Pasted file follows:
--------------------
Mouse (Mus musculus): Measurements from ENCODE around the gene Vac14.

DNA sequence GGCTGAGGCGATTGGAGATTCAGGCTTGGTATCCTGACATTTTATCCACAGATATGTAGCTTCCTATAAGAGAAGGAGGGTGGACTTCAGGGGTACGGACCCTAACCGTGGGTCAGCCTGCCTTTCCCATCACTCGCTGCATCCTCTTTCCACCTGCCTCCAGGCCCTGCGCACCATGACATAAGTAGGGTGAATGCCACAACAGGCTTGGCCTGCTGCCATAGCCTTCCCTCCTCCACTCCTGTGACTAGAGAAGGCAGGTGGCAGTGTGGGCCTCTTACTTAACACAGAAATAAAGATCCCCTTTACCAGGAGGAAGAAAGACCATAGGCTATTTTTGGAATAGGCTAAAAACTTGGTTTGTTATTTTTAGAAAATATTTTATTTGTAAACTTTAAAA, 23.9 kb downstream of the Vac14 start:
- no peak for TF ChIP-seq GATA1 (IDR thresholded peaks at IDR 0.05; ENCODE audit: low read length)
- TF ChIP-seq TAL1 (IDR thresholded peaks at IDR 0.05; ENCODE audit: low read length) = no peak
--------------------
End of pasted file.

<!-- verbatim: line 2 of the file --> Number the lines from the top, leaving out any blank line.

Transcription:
DNA sequence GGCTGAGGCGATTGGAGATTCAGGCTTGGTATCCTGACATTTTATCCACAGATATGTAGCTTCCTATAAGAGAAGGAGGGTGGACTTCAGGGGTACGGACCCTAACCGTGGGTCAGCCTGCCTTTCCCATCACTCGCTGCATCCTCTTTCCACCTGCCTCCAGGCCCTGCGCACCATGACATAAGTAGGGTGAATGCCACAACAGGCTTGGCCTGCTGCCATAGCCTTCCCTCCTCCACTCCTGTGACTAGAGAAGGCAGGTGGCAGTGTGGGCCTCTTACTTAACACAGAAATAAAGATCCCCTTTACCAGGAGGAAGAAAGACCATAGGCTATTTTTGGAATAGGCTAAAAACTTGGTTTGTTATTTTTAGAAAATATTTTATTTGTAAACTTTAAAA, 23.9 kb downstream of the Vac14 start: